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Chilean researchers pledge for transformative change to tackle climate action 

19 Dec 2023 by Cait Cullen

Addressing climate change has become a central issue in Chile’s public policy. As part of that debate, Dr. Maisa Rojas, researcher in Atmospheric Physics, who currently serves as Chilean Minister for Environment and Marco Billi of the Centre for Climate and Resilience Research, Universidad de Chile, propose a new model of governance at the country level to facilitate the changes needed. The proposal – written before Dr. Rojas’ appointment to the Chilean government – is published in IOP Publishing’s journal Environmental Research Letters.  

The model proposed places climate action as the basis of a new social and ecological order coherent with carbon-neutrality, resilient development and social justice. It looks though the lens of climate change at the relationship a society has to all the elements of nature, embedding it in all institutions in charge of economic development, social welfare, and environmental management. 

Billi says: “Chile is under increasing climate stress, with more frequent storms, heat waves, forest fires and human-caused water shortages. These are closely connected issues; changes in land use affect water availability, while climate change accelerates fires, releasing greenhouse gases and pollution. Tackling these problems requires the recognition that the climate change and biodiversity crises are unified and that the solutions to one must not worsen the other.”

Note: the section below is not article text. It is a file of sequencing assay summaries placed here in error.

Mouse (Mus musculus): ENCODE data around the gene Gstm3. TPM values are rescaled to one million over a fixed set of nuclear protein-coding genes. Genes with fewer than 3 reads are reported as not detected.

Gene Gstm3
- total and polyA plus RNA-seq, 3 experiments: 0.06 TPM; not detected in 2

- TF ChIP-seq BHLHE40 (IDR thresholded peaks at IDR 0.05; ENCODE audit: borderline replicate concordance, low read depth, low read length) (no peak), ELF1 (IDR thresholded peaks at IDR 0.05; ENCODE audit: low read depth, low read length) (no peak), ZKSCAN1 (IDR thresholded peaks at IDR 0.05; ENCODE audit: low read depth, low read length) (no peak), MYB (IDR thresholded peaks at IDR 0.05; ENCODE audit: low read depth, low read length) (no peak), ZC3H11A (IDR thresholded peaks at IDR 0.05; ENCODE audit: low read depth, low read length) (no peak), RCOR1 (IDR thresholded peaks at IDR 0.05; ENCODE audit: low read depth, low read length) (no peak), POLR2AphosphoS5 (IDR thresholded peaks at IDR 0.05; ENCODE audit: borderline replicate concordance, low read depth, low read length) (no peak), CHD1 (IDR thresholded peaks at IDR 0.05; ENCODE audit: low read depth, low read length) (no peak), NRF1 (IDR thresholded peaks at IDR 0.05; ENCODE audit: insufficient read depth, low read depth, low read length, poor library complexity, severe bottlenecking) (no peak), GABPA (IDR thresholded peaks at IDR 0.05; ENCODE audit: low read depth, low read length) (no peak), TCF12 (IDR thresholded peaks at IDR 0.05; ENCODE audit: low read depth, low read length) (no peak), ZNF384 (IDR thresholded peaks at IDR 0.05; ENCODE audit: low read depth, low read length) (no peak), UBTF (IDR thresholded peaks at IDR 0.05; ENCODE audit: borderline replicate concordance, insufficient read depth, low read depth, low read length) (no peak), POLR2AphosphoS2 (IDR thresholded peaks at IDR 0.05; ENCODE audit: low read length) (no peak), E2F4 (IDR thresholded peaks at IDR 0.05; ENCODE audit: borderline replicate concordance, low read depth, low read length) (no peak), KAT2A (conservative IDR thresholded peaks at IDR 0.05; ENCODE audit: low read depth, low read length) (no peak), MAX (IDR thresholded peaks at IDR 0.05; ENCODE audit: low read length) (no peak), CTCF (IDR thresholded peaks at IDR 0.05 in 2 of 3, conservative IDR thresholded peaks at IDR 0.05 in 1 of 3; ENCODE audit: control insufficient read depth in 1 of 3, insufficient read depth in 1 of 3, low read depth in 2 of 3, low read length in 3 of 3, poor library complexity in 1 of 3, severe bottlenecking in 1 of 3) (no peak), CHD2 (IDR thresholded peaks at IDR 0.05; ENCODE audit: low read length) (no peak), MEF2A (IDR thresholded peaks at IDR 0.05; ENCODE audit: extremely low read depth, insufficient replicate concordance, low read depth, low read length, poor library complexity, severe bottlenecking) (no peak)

The effects of climate change are most profound in vulnerable and marginalised groups. Inequality is a key driver of environmental conflicts and social unrest, increased by the weakness of participation mechanisms, leaving local and indigenous communities unprotected against the power of large corporations. 

Billi adds: “In the face of current challenges, there is an urgent need for a new model of governance, which should favour a transformative change in the way in which our society relates to nature and manages climate change and its risks.” 

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